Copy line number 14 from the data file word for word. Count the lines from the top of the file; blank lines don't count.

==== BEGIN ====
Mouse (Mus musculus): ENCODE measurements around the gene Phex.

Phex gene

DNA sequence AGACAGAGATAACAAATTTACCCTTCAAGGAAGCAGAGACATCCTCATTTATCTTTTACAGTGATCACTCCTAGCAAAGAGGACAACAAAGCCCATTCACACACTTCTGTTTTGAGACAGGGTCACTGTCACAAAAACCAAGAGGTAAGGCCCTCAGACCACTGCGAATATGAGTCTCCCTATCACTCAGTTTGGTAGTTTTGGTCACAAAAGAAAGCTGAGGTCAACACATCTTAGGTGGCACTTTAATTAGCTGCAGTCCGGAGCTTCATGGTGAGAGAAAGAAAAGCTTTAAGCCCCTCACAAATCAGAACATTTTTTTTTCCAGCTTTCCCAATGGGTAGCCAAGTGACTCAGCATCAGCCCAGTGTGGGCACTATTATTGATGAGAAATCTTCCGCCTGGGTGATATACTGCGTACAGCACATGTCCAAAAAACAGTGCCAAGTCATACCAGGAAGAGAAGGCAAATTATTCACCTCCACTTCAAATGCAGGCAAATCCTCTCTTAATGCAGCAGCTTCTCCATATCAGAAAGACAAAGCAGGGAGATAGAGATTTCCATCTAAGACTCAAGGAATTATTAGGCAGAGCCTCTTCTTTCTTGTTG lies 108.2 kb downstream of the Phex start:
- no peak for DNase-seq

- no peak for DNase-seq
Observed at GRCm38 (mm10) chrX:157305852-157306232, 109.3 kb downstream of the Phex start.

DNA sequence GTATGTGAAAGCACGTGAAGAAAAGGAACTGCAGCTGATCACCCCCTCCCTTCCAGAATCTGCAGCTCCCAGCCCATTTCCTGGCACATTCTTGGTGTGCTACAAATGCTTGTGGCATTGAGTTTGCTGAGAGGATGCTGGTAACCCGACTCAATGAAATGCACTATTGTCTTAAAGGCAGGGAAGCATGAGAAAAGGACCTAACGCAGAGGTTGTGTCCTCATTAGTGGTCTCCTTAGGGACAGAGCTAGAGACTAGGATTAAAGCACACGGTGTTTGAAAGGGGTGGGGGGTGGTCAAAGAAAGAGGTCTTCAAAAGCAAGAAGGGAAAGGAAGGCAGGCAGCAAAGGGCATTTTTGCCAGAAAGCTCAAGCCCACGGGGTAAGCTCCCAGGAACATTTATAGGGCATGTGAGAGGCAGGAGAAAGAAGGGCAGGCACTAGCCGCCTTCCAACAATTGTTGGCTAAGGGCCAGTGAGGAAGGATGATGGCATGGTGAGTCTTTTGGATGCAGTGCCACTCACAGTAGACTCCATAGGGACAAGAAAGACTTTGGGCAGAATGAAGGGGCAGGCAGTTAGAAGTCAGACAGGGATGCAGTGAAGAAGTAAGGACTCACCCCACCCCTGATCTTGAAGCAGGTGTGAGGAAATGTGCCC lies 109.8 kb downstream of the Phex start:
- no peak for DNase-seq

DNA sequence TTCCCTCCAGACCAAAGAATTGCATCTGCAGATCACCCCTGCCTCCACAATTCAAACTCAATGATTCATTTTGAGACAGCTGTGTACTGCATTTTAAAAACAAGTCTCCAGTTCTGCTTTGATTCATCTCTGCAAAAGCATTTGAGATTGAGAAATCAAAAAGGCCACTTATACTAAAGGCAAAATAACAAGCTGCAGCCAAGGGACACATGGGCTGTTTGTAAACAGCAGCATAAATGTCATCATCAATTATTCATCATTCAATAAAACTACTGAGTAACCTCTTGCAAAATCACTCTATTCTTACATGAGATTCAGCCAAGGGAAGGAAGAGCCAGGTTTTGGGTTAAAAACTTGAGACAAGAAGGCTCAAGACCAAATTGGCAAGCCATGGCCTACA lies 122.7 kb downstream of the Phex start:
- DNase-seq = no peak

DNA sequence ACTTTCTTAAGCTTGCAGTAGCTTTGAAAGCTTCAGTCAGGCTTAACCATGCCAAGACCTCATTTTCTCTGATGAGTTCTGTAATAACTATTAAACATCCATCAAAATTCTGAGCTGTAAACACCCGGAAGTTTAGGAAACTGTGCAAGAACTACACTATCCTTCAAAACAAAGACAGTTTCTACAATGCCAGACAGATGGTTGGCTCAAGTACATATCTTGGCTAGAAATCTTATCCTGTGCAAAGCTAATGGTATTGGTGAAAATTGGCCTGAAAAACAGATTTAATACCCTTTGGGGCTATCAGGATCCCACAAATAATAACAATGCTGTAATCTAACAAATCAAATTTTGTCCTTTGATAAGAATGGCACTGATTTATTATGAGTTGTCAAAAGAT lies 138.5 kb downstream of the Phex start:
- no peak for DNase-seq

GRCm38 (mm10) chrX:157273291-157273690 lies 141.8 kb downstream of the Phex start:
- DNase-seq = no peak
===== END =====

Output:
- DNase-seq = no peak